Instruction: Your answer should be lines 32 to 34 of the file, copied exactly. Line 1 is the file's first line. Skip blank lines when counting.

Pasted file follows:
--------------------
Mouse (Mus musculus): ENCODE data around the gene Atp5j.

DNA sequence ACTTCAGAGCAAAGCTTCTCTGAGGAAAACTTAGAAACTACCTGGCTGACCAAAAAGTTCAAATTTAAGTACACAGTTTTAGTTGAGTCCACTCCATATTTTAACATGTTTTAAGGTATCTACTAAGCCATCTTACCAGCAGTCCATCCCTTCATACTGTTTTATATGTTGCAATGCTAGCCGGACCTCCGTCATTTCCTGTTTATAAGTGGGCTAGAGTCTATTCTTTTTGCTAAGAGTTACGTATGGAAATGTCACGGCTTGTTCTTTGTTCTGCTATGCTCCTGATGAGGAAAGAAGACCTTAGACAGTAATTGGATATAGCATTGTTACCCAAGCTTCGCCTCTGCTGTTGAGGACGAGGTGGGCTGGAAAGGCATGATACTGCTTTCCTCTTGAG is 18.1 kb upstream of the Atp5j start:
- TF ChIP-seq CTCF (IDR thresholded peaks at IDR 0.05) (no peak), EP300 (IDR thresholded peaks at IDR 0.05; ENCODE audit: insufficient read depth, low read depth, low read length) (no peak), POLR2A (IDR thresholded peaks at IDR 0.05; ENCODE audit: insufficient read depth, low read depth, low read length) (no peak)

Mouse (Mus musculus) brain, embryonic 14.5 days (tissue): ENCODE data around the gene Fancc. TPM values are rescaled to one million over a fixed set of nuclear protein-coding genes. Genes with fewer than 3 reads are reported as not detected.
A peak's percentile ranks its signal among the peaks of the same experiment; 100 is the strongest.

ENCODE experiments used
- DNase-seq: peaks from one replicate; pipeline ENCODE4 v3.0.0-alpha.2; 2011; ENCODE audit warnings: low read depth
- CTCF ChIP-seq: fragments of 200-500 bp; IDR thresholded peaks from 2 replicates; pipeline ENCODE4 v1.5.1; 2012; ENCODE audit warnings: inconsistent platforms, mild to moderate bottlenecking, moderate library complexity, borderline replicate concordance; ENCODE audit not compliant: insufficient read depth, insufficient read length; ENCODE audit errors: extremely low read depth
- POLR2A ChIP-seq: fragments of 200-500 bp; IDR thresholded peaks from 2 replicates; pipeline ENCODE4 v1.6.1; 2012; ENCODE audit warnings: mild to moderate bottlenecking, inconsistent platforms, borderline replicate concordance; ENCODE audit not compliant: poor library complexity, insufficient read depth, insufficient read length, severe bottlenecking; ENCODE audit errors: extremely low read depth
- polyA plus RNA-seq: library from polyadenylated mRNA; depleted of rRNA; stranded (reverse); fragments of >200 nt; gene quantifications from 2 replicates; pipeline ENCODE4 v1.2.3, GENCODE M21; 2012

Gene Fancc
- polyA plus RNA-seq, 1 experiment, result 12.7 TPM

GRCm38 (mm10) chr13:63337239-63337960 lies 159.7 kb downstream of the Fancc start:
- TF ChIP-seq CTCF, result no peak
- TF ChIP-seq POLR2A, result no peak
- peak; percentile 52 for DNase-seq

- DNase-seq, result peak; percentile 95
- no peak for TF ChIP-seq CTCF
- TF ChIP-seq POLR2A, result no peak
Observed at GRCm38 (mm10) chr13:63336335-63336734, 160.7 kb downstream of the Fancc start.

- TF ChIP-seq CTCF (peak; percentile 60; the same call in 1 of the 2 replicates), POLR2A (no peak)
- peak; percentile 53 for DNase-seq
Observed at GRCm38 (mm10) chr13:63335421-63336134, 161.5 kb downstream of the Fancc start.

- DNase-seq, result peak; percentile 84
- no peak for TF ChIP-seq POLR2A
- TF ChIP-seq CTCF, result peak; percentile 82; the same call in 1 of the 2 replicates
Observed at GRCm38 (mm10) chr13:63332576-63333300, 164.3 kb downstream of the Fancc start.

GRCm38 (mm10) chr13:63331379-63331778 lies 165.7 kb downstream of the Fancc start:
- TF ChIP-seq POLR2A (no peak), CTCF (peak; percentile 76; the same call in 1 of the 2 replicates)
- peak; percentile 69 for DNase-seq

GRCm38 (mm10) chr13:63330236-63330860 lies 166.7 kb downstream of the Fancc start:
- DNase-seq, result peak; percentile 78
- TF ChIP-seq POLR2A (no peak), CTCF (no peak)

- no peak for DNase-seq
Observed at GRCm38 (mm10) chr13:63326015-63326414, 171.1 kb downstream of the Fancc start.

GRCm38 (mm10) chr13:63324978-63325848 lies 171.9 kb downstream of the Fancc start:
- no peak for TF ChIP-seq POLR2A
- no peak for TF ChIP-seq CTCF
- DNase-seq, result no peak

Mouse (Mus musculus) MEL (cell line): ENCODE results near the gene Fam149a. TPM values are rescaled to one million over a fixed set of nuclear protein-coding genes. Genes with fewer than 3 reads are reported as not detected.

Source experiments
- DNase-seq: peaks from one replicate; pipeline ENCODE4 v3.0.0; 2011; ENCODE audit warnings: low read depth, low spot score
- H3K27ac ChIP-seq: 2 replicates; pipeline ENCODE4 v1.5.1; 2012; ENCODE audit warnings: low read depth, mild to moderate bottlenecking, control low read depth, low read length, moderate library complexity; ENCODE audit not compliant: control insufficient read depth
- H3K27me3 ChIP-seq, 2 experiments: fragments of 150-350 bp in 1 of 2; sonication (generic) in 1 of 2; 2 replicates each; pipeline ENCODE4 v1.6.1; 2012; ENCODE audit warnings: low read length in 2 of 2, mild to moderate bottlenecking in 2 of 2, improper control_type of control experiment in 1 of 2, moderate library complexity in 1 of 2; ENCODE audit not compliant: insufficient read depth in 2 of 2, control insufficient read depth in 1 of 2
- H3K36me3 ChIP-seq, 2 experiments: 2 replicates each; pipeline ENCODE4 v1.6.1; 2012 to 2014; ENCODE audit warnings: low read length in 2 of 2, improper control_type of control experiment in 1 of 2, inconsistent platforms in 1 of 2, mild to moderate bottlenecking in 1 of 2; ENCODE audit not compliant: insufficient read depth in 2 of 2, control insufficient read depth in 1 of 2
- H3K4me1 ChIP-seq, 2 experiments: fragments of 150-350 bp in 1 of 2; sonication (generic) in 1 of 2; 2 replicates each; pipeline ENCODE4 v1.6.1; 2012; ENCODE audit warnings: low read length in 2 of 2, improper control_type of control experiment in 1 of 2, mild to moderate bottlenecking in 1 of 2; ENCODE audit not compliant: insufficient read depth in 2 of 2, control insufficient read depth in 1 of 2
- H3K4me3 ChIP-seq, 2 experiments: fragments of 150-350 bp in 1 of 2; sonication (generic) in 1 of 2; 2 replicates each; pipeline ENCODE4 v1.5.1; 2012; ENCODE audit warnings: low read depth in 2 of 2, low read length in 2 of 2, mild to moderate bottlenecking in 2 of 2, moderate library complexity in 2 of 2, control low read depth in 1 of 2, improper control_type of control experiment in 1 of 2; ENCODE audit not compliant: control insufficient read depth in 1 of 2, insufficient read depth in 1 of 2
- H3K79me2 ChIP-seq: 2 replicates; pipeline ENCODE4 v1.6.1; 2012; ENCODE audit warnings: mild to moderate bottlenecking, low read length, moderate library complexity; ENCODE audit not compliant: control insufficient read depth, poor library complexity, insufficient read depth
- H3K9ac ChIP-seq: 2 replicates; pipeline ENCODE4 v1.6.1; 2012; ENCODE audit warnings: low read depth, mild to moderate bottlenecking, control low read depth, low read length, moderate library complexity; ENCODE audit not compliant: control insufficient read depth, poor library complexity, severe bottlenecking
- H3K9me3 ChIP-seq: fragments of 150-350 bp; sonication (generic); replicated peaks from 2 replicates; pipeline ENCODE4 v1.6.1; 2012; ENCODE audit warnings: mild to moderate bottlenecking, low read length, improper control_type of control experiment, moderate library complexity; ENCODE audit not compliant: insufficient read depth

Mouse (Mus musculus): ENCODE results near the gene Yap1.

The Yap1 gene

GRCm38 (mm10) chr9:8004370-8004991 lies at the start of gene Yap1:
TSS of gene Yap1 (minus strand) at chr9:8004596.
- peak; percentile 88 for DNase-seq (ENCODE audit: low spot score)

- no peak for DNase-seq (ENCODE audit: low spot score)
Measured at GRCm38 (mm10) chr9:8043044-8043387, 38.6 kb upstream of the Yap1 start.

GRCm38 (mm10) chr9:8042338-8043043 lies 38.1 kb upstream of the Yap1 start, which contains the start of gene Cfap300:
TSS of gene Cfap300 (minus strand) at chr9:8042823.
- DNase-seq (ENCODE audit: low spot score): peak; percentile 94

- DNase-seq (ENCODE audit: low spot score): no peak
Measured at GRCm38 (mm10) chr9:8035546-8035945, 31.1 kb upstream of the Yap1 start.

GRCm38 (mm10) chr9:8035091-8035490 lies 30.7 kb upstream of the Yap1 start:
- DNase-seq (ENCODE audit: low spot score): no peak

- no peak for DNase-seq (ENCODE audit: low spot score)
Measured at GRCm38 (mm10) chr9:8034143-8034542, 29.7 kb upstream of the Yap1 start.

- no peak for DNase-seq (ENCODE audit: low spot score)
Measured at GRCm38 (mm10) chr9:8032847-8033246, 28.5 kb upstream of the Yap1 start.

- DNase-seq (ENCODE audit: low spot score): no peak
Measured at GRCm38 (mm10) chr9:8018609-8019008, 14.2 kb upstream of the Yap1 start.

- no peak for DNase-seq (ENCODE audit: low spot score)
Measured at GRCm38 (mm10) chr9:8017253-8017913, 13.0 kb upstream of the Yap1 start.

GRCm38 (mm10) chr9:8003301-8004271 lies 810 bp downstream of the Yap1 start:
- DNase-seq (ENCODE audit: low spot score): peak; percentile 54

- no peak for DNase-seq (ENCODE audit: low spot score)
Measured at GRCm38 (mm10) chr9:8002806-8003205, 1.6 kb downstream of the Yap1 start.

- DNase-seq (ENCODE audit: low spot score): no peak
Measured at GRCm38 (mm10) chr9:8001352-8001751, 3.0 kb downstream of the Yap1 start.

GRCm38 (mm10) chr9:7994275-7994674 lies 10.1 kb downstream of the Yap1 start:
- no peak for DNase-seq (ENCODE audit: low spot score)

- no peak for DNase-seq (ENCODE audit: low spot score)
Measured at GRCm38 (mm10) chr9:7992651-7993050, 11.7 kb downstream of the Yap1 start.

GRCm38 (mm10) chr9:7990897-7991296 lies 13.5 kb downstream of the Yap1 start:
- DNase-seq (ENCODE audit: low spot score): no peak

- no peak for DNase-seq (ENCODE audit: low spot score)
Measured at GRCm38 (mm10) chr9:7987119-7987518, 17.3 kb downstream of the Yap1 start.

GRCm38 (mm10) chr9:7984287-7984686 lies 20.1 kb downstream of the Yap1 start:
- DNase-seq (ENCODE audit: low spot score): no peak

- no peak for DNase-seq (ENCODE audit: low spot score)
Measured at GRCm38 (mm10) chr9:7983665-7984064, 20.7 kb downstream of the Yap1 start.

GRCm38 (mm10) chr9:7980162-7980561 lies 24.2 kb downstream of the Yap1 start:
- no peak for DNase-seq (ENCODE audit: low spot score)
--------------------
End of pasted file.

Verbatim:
- DNase-seq, result peak; percentile 78
- TF ChIP-seq POLR2A (no peak), CTCF (no peak)

- no peak for DNase-seq